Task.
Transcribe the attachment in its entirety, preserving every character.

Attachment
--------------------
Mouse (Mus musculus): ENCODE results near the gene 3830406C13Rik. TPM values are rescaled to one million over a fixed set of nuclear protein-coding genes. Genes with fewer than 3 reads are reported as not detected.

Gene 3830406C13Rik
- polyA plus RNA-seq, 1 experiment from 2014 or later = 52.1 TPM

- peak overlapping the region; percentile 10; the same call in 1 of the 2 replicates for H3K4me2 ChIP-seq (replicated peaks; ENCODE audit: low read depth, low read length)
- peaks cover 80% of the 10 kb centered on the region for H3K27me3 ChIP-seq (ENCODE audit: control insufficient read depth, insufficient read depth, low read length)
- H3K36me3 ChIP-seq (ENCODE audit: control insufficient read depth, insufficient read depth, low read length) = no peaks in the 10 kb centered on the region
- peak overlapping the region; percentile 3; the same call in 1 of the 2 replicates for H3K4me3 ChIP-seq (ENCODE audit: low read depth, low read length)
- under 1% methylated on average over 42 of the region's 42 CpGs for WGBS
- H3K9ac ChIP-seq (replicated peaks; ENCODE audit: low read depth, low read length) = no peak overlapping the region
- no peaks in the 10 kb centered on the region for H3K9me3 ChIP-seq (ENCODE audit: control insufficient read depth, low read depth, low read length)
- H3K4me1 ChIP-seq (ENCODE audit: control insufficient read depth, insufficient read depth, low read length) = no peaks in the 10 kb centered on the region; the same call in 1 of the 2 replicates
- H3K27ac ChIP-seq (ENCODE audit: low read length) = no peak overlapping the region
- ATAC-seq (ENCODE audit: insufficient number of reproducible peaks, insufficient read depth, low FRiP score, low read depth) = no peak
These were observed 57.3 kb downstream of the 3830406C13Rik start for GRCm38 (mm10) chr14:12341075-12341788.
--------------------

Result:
Mouse (Mus musculus): ENCODE results near the gene 3830406C13Rik. TPM values are rescaled to one million over a fixed set of nuclear protein-coding genes. Genes with fewer than 3 reads are reported as not detected.

Gene 3830406C13Rik
- polyA plus RNA-seq, 1 experiment from 2014 or later = 52.1 TPM

- peak overlapping the region; percentile 10; the same call in 1 of the 2 replicates for H3K4me2 ChIP-seq (replicated peaks; ENCODE audit: low read depth, low read length)
- peaks cover 80% of the 10 kb centered on the region for H3K27me3 ChIP-seq (ENCODE audit: control insufficient read depth, insufficient read depth, low read length)
- H3K36me3 ChIP-seq (ENCODE audit: control insufficient read depth, insufficient read depth, low read length) = no peaks in the 10 kb centered on the region
- peak overlapping the region; percentile 3; the same call in 1 of the 2 replicates for H3K4me3 ChIP-seq (ENCODE audit: low read depth, low read length)
- under 1% methylated on average over 42 of the region's 42 CpGs for WGBS
- H3K9ac ChIP-seq (replicated peaks; ENCODE audit: low read depth, low read length) = no peak overlapping the region
- no peaks in the 10 kb centered on the region for H3K9me3 ChIP-seq (ENCODE audit: control insufficient read depth, low read depth, low read length)
- H3K4me1 ChIP-seq (ENCODE audit: control insufficient read depth, insufficient read depth, low read length) = no peaks in the 10 kb centered on the region; the same call in 1 of the 2 replicates
- H3K27ac ChIP-seq (ENCODE audit: low read length) = no peak overlapping the region
- ATAC-seq (ENCODE audit: insufficient number of reproducible peaks, insufficient read depth, low FRiP score, low read depth) = no peak
These were observed 57.3 kb downstream of the 3830406C13Rik start for GRCm38 (mm10) chr14:12341075-12341788.